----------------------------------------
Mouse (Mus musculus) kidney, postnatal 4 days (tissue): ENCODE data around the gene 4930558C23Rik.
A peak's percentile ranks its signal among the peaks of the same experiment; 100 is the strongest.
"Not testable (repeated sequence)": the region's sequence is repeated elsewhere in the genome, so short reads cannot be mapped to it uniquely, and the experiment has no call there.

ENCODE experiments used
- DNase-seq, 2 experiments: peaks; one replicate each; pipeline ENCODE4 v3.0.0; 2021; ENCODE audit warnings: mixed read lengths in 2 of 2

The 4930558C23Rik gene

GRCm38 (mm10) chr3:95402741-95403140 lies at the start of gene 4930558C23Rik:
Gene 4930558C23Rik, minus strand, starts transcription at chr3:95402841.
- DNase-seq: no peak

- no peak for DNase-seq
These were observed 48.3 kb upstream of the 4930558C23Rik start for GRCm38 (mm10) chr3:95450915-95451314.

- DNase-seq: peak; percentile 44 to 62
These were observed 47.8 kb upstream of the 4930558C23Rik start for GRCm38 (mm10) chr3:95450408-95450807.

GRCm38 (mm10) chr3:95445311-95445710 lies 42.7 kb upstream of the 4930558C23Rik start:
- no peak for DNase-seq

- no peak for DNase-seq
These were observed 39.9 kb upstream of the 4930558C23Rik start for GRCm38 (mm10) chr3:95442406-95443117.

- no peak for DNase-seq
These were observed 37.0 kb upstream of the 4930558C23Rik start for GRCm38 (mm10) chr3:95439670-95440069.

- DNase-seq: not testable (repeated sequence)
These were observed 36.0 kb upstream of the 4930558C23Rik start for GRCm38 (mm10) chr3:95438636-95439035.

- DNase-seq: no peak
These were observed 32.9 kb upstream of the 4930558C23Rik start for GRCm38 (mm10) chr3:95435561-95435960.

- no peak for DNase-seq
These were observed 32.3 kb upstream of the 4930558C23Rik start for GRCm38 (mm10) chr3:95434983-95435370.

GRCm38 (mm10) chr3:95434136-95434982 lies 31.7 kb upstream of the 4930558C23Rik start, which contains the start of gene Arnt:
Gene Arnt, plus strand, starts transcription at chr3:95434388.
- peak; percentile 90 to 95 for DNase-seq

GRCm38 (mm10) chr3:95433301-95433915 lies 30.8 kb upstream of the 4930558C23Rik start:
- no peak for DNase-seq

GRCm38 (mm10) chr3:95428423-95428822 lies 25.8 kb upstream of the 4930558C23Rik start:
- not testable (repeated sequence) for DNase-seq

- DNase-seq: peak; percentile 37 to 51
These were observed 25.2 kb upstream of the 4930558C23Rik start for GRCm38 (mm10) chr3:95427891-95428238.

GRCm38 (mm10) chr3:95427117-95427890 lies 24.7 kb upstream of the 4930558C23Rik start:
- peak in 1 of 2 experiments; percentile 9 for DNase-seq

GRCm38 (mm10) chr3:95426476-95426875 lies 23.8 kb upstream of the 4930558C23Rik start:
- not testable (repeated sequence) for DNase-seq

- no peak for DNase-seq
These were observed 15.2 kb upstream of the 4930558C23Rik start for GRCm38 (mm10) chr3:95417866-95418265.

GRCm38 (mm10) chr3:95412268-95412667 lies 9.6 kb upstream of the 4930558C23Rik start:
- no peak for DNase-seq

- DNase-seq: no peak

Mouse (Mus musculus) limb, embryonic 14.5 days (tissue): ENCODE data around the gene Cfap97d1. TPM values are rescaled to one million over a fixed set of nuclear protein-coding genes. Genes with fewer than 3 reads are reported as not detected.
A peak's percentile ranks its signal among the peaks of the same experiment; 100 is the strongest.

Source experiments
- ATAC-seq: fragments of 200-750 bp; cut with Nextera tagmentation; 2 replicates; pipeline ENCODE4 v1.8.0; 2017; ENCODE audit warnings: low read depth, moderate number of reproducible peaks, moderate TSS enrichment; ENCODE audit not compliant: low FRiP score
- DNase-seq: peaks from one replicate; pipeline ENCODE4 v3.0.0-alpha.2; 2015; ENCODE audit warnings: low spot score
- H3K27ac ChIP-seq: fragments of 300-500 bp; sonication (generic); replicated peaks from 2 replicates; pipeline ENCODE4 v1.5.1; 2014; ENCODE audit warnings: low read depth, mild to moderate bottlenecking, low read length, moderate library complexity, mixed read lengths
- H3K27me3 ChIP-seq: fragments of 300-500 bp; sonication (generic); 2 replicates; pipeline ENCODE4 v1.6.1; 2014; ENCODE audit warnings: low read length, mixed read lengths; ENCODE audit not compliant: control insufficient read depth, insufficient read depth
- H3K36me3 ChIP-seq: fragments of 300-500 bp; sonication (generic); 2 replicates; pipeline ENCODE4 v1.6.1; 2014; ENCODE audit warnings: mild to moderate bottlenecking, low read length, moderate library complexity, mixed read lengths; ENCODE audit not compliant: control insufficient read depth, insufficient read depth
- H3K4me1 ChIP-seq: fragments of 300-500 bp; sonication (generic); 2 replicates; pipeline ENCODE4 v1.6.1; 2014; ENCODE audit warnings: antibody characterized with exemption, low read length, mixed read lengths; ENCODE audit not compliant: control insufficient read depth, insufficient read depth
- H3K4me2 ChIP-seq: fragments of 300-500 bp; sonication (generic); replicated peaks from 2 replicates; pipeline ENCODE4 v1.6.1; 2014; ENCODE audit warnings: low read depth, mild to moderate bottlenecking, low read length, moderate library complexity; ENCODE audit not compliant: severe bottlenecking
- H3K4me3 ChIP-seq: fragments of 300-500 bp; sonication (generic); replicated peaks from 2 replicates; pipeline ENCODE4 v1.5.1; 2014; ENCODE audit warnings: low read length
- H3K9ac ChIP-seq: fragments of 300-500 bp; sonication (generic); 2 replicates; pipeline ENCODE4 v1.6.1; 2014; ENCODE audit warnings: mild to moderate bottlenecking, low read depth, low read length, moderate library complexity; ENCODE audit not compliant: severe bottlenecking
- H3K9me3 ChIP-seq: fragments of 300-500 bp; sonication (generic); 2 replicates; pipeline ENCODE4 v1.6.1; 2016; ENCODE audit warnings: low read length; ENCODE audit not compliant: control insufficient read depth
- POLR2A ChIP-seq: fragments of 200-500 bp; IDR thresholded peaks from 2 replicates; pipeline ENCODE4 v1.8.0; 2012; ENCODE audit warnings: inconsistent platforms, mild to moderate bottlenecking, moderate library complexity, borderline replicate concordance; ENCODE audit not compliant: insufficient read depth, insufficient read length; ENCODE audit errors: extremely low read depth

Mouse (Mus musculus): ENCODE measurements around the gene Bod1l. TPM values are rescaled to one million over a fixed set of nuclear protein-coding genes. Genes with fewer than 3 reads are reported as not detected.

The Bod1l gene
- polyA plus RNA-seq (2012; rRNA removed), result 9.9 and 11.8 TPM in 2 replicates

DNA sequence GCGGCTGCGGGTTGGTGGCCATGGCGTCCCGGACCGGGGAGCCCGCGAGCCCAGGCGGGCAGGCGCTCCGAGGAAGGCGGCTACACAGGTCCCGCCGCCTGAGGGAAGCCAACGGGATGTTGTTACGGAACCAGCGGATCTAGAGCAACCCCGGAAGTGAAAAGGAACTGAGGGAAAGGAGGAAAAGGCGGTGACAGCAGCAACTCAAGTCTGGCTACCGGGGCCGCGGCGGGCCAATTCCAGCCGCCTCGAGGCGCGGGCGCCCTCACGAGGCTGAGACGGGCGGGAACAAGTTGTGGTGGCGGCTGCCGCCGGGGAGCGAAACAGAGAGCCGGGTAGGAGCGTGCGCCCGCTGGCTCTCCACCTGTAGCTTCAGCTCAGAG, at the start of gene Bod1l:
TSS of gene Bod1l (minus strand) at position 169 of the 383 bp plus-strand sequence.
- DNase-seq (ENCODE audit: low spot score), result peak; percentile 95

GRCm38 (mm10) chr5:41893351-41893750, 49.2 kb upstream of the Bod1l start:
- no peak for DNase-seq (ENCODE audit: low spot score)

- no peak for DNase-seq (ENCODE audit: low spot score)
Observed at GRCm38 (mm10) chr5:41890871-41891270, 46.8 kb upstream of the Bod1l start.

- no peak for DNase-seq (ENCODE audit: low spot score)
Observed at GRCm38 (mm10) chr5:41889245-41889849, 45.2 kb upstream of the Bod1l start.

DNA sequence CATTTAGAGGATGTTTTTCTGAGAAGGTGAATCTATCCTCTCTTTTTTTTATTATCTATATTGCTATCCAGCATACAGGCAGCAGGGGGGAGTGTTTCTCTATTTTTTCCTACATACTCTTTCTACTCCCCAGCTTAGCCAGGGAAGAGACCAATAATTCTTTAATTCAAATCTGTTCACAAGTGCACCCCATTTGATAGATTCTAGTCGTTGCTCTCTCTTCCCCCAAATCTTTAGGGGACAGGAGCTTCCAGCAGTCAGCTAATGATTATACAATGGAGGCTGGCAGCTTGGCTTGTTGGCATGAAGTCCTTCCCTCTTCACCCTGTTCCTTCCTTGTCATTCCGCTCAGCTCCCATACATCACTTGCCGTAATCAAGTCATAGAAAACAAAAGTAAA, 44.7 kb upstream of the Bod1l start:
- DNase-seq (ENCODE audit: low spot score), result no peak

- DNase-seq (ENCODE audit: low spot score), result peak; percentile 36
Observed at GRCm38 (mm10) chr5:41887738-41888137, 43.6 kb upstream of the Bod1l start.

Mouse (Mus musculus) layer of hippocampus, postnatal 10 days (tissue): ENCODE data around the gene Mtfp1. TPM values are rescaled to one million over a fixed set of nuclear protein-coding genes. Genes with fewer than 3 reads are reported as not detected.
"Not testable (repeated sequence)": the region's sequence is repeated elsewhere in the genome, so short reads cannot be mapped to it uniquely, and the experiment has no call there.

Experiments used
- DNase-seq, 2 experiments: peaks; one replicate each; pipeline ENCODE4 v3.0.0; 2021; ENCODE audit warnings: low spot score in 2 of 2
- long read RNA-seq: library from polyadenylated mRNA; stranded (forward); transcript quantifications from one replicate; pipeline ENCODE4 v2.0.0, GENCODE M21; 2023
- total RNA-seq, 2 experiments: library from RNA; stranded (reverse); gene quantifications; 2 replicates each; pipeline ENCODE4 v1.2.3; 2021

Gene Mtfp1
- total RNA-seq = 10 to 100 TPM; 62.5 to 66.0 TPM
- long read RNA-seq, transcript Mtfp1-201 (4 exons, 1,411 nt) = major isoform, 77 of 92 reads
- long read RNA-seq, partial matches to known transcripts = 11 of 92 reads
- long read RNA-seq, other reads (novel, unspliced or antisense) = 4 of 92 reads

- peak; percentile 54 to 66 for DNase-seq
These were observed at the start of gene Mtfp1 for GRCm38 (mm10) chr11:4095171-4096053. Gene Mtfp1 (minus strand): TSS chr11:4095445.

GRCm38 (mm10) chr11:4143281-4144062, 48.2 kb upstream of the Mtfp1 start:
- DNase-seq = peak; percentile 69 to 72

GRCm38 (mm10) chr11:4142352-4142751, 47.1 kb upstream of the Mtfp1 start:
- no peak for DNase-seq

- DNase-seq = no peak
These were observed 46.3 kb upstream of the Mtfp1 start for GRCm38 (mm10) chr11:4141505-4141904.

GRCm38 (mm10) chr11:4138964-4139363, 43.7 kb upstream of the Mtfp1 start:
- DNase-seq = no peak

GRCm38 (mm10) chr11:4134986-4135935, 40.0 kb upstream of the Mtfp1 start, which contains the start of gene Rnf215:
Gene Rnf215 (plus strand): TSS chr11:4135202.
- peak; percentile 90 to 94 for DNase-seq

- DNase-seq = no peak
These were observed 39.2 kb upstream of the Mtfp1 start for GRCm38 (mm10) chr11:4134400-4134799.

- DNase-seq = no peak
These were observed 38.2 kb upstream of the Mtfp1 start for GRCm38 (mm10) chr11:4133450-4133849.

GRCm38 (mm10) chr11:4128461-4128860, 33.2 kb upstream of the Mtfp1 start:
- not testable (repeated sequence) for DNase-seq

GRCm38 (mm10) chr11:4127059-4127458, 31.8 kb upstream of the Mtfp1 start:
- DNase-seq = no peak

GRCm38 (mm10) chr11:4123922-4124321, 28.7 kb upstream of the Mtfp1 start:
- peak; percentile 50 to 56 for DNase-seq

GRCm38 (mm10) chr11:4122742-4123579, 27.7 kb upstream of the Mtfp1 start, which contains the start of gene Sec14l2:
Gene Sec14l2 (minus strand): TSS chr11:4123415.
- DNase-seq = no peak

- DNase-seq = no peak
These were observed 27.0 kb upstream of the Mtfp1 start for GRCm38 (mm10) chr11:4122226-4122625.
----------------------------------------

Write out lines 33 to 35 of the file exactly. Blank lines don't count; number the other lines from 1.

- DNase-seq: peak; percentile 37 to 51
These were observed 25.2 kb upstream of the 4930558C23Rik start for GRCm38 (mm10) chr3:95427891-95428238.

GRCm38 (mm10) chr3:95427117-95427890 lies 24.7 kb upstream of the 4930558C23Rik start: